|Alternate name||Kuruhanni (?)|
|Length||200 metres (660 ft)|
|Width||135 metres (443 ft)|
|Height||4.5 metres (15 ft)|
Tell al-Fakhar (Arabic: تل الفخار "Pottery Mound") is a tell, or archaeological settlement mound, in Kirkuk Governorate, northeastern Iraq. Excavations were carried out at the site between 1967 and 1969 by the Directorate-General of Antiquities of Iraq. The site measures 200 by 135 metres (656 by 443 ft) and is 4.5 metres (15 ft) high. Excavations revealed two occupation phases that were dated to the Mitanni/Kassite and Neo-Assyrian periods, or mid-second and early-first millennia BCE. The mid-second millennium phase consisted of a large building, dubbed the "Green Palace", where an archive of circa 800 clay tablets was found.
History of research
The site was excavated by the Directorate-General of Antiquities of Iraq under the direction of Yasin Mahmoud al-Khalesi during one season in the winter of 1967–1968 lasting from 22 October to 27 January. The excavation was prompted by the fact that the site was threatened by the development of an irrigation project in the region and because illegal digging activities had been carried out there, after which children had found clay tablets on the surface of the mound. A second season was carried out in 1969.
The site and its environment
The mound measures 200 by 135 metres (656 by 443 ft) and is 4.5 metres (15 ft) high. It is located in an area where rainfed agriculture is possible and 2 kilometres (1.2 mi) north of the site is a wadi that carries water during the winter. There are numerous other tells in the region that show evidence for occupation from prehistoric periods up to the Islamic era. The important and contemporary site of Yorgan Tepe, ancient Nuzi, is located 35 kilometres (22 mi) northeast of Tell al-Fakhar.
The excavation revealed two main occupation phases, termed Stratum I and II. In the oldest phase, Stratum II, a large structure with at least 17 rooms was uncovered. The walls had been plastered up to six times and the plaster was covered with green paint, hence the building was dubbed the "Green Palace". Based on architectural details such as the presence of drains and toilets, and the size of the different rooms, the building was divided in a private and public wing. In the public wing was a large room with benches along the walls that has been interpreted as a "reception hall" where the ruler could receive his guests. In front of the building was a large terrace paved with mudbricks.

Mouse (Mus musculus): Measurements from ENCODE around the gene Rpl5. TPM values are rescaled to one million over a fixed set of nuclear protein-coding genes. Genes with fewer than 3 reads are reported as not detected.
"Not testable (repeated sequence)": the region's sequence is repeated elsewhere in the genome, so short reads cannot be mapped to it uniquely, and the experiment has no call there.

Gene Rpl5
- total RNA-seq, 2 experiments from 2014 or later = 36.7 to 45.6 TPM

At least 34 skeletons were found in the palace. The majority were located in 2 rooms and were associated with arrowheads and pieces of armour, suggesting that they died a violent death while defending the palace. This is also indicated by the fact that several doorways in the palace had been blocked, and that the palace was destroyed by a conflagration, as indicated by the burned walls and thick ash deposits on the floors. An archive of circa 800 clay tablets was found in the Green Palace, many of them also bearing seal impressions. Because the tablets were found in all of the rooms of the palace, it has been suggested that the archive was scattered during the pillaging of the building. Other finds included pottery, gold and silver adornments, bronze armour scales, copper leaf-shaped spear and arrowheads, glazed and glass bottles and cylinder seals.
After the end of Stratum II, the site was abandoned for some time. The next occupation phase, Stratum I, was badly preserved. Parts of three different structures were excavated, but the walls were only preserved up to a height of three or four rows of mudbricks. In one building with rooms grouped around a courtyard, several kilns were found but their purpose is unclear. In the second building, two ovens were found while one room in the third contained a basin built of baked mudbricks. Except for pottery, no other finds were recorded from this occupation phase.
- al-Khalesi, Y.M. (1970). "Tell al-Fakhar. Report on the First Season’s Excavations". Sumer. 26: 109–126. ISSN 0081-9271.
- Anastasio, S.; Lebeau, M.; Pruss, A. (2004). Atlas of Pre-Classical Upper Mesopotamia. Subartu. 13. Turnhout: Brepols. p. 118. ISBN 2-503-99120-3.
- Hirsch, H. (1970). "Tell al-Fikhār". Archiv für Orientforschung. 23: 151. ISSN 0066-6440.
- Anastasio, S. (1995). The Archaeology of Upper Mesopotamia. An Analytical Bibliography for the Pre-Classical Periods. Subartu. 1. Turnhout: Brepols. p. 202. ISBN 2-503-50416-7.